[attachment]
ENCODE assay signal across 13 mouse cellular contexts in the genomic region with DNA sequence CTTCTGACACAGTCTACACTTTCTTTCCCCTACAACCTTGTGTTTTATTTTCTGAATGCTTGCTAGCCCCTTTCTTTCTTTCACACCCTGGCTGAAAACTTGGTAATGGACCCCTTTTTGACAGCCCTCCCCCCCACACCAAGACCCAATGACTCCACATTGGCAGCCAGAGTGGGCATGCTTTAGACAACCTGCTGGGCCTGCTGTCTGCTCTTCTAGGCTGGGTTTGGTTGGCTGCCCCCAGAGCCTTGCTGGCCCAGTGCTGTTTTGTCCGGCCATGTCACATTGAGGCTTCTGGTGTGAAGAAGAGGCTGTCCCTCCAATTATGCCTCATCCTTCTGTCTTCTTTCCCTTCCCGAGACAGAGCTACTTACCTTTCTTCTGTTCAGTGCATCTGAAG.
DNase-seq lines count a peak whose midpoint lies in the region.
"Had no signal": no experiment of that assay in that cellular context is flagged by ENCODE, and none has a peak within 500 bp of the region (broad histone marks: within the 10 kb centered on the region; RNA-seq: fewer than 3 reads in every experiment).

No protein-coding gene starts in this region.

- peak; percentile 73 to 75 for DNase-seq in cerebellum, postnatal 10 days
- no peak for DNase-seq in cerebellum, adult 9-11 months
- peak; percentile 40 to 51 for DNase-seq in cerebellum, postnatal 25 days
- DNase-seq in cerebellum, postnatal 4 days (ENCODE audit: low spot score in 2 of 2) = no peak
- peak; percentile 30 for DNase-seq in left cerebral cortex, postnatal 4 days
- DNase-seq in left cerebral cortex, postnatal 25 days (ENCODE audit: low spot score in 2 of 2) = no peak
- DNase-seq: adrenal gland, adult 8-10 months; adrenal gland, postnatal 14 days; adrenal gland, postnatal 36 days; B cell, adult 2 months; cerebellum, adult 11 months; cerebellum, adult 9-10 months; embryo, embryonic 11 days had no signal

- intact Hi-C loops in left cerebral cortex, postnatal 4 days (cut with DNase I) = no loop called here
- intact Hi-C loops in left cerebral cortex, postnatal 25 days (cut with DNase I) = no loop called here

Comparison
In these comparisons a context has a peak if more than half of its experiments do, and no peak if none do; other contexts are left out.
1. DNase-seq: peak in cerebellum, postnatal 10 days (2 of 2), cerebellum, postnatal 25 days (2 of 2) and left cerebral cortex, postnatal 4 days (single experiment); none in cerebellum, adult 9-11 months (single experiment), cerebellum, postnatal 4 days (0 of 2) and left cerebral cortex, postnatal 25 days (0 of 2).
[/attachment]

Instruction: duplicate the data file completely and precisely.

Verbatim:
ENCODE assay signal across 13 mouse cellular contexts in the genomic region with DNA sequence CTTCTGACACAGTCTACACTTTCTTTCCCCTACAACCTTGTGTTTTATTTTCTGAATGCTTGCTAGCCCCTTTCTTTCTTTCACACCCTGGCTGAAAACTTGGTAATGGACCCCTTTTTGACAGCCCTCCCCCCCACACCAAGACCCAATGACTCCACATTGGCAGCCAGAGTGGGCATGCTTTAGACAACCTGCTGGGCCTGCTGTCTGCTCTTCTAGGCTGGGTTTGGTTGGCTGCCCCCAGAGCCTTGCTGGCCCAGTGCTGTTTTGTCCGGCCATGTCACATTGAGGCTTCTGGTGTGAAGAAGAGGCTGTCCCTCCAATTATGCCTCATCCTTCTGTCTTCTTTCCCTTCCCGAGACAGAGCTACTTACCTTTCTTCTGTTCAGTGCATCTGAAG.
DNase-seq lines count a peak whose midpoint lies in the region.
"Had no signal": no experiment of that assay in that cellular context is flagged by ENCODE, and none has a peak within 500 bp of the region (broad histone marks: within the 10 kb centered on the region; RNA-seq: fewer than 3 reads in every experiment).

No protein-coding gene starts in this region.

- peak; percentile 73 to 75 for DNase-seq in cerebellum, postnatal 10 days
- no peak for DNase-seq in cerebellum, adult 9-11 months
- peak; percentile 40 to 51 for DNase-seq in cerebellum, postnatal 25 days
- DNase-seq in cerebellum, postnatal 4 days (ENCODE audit: low spot score in 2 of 2) = no peak
- peak; percentile 30 for DNase-seq in left cerebral cortex, postnatal 4 days
- DNase-seq in left cerebral cortex, postnatal 25 days (ENCODE audit: low spot score in 2 of 2) = no peak
- DNase-seq: adrenal gland, adult 8-10 months; adrenal gland, postnatal 14 days; adrenal gland, postnatal 36 days; B cell, adult 2 months; cerebellum, adult 11 months; cerebellum, adult 9-10 months; embryo, embryonic 11 days had no signal

- intact Hi-C loops in left cerebral cortex, postnatal 4 days (cut with DNase I) = no loop called here
- intact Hi-C loops in left cerebral cortex, postnatal 25 days (cut with DNase I) = no loop called here

Comparison
In these comparisons a context has a peak if more than half of its experiments do, and no peak if none do; other contexts are left out.
1. DNase-seq: peak in cerebellum, postnatal 10 days (2 of 2), cerebellum, postnatal 25 days (2 of 2) and left cerebral cortex, postnatal 4 days (single experiment); none in cerebellum, adult 9-11 months (single experiment), cerebellum, postnatal 4 days (0 of 2) and left cerebral cortex, postnatal 25 days (0 of 2).